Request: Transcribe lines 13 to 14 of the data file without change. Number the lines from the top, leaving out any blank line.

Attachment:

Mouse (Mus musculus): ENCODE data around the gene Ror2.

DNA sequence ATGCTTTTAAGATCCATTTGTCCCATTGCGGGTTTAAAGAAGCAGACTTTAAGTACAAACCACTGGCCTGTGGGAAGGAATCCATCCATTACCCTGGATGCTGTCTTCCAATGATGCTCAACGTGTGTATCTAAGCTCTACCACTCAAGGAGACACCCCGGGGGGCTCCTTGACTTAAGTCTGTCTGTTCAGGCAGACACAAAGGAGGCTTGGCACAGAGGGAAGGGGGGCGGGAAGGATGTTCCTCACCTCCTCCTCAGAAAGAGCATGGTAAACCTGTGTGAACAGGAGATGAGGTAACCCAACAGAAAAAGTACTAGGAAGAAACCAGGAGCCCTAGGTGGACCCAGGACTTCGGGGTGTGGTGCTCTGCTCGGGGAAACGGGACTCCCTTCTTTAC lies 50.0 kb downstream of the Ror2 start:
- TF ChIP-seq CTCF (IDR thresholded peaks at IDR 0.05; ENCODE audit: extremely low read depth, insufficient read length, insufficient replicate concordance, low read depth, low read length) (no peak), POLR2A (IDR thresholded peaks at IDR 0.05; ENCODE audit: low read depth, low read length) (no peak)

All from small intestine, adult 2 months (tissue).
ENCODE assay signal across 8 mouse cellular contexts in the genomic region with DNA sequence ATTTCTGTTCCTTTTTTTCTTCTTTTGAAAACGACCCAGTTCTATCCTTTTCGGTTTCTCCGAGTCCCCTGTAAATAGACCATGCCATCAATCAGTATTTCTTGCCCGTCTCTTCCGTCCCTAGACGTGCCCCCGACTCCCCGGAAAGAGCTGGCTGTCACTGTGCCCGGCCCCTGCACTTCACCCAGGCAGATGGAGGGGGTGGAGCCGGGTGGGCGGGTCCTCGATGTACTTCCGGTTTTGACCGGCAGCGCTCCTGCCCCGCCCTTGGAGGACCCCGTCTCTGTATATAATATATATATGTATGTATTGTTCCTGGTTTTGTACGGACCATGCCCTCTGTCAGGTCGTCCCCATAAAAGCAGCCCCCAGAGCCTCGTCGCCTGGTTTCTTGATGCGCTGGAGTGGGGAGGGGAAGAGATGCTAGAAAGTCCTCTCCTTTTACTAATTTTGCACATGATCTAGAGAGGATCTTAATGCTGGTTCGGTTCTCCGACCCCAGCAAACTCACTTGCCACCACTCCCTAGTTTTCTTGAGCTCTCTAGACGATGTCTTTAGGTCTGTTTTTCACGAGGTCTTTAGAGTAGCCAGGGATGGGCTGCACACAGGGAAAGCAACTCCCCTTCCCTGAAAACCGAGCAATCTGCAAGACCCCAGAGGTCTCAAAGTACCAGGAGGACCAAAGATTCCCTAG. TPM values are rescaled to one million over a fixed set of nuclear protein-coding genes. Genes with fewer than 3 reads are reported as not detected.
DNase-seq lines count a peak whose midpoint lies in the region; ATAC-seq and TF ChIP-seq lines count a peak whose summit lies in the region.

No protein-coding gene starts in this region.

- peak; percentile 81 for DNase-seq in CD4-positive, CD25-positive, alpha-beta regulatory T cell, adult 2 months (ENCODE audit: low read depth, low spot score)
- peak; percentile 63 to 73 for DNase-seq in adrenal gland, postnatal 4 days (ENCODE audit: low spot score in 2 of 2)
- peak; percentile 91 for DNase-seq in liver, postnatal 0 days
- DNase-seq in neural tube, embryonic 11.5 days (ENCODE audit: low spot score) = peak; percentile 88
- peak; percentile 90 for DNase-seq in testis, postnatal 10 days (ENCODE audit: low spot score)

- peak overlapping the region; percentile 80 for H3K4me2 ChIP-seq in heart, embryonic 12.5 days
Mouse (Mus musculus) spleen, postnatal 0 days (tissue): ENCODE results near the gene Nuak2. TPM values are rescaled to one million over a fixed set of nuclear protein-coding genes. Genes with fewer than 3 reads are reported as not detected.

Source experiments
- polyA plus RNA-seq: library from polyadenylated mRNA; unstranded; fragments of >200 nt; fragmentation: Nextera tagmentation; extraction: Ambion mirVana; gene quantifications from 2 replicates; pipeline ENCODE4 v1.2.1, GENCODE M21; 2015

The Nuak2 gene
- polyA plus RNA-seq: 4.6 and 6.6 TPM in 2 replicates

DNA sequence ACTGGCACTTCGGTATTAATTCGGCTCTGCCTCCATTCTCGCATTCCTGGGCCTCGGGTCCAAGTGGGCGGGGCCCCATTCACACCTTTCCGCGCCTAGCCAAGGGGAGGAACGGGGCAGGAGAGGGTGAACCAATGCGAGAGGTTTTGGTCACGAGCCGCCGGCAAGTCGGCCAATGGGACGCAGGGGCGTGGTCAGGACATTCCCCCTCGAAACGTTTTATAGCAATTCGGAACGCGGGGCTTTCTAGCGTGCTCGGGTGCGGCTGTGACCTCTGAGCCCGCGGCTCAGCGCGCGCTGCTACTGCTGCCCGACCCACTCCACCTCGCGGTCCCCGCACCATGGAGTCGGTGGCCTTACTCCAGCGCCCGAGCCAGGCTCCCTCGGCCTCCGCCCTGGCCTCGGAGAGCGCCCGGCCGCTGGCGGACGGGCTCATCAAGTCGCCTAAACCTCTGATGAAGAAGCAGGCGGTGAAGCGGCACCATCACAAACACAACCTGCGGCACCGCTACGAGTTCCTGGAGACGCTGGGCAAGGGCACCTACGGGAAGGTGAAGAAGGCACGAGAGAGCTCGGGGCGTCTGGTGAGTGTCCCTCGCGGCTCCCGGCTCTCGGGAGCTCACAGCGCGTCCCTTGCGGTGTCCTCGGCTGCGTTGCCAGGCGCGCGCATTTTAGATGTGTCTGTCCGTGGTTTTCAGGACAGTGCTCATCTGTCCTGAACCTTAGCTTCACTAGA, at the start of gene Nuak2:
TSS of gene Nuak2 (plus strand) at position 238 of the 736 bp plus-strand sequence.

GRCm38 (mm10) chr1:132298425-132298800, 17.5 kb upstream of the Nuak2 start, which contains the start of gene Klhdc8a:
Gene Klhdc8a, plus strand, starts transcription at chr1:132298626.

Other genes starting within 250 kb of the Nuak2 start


- peak overlapping the region; percentile 80 for H3K4me2 ChIP-seq in heart, embryonic 12.5 days
Mouse (Mus musculus) spleen, postnatal 0 days (tissue): ENCODE results near the gene Nuak2. TPM values are rescaled to one million over a fixed set of nuclear protein-coding genes. Genes with fewer than 3 reads are reported as not detected.